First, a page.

Reducing the EPEI-Time Using Discrete Event Simulation
Paper in proceedings, 2009
One of the cornerstones in LEAN production is ‘make to order’, which requires small batch sizes and, thus, short Every Part Every Interval (EPEI) times. EPEI-time is defined as the time it takes to produce all product variants, before the first variant in the cycle returns in the schedule. However, many companies are reluctant to reduce their EPEI-times due to the increased number of set-ups. This skepticism is also supported by parts of existing theory, while other research contributions mean that companies often can reduce batch-sizes without affecting productivity. This paper presents a case study which uses discrete event simulation (DES) to evaluate the relation between EPEI-time and productivity. The results show that it is possible to reduce the EPEI-time and still maintain productivity and service levels to customers, without any investments. Increased variation in the production schedule evened out the load among the machines and, hence, the time lost in set-ups was gained in more parallel work.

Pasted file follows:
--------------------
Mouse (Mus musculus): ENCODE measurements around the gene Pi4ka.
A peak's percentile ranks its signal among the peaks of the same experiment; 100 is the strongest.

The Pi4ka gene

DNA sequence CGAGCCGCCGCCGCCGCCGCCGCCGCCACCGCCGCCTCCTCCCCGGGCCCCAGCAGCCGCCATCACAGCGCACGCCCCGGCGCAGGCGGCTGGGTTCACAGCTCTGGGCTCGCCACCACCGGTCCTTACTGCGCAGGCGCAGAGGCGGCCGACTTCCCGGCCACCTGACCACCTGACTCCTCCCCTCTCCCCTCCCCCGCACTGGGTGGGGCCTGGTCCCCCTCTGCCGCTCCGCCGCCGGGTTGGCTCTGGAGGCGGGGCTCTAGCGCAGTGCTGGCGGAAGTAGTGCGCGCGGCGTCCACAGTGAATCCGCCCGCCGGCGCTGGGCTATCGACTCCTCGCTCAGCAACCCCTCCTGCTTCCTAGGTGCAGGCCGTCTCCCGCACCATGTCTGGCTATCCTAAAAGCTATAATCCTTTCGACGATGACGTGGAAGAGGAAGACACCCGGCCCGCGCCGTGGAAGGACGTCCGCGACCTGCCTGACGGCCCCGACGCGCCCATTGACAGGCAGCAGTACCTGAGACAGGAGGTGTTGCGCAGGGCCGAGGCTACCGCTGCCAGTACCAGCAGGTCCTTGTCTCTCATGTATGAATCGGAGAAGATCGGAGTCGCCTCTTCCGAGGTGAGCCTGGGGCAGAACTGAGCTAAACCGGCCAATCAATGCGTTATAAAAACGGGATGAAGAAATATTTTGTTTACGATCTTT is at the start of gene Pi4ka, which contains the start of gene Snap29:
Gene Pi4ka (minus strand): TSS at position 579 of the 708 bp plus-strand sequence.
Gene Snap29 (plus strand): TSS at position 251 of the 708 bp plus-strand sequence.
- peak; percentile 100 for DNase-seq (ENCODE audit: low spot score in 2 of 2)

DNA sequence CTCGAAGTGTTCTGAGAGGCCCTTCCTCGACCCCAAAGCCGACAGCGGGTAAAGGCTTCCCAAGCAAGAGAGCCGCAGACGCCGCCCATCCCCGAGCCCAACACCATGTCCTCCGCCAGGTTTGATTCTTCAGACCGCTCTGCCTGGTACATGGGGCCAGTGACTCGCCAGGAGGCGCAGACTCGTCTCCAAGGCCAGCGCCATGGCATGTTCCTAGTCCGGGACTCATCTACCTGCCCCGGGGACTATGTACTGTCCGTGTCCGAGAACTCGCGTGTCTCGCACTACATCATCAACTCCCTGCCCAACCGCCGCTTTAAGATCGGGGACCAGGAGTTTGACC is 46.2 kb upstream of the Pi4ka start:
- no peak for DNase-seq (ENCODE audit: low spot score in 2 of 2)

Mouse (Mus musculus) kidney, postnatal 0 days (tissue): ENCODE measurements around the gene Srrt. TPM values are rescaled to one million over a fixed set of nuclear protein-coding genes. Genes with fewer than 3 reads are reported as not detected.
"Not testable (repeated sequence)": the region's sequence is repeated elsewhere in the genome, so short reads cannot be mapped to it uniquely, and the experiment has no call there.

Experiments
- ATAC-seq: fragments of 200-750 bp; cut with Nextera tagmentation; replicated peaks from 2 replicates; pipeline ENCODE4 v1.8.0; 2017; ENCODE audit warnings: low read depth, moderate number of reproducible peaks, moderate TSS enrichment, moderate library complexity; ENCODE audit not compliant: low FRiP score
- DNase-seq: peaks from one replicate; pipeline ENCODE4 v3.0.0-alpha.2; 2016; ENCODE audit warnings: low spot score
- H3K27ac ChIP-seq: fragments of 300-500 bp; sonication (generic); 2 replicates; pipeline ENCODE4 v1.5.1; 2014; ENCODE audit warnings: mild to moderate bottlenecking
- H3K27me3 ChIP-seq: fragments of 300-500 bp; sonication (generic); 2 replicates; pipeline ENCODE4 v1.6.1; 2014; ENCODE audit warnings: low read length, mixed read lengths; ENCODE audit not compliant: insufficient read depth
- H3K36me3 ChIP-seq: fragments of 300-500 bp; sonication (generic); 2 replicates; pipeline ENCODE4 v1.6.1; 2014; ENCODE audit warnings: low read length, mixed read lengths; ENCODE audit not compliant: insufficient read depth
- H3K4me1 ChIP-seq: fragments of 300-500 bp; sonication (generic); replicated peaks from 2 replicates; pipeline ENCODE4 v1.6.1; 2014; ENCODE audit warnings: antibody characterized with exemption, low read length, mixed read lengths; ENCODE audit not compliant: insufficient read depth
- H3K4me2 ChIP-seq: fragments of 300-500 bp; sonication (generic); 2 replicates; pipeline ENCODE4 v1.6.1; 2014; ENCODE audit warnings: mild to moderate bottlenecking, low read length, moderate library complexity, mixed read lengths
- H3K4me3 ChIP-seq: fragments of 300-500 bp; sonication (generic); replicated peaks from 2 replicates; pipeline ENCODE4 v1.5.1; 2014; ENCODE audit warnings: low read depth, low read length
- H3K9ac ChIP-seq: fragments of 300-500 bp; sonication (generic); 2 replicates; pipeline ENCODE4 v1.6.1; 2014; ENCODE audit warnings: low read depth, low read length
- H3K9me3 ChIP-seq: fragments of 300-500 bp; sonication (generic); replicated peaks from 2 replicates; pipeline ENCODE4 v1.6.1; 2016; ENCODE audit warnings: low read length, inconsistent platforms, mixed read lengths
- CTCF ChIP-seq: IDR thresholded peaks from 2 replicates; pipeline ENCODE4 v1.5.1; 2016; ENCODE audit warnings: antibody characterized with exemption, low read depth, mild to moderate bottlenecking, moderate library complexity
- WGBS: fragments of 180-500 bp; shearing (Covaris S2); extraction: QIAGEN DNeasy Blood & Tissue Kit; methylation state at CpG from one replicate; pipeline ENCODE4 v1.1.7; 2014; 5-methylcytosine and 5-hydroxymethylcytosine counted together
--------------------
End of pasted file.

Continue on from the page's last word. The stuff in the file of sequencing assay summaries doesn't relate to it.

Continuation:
Discrete event simulation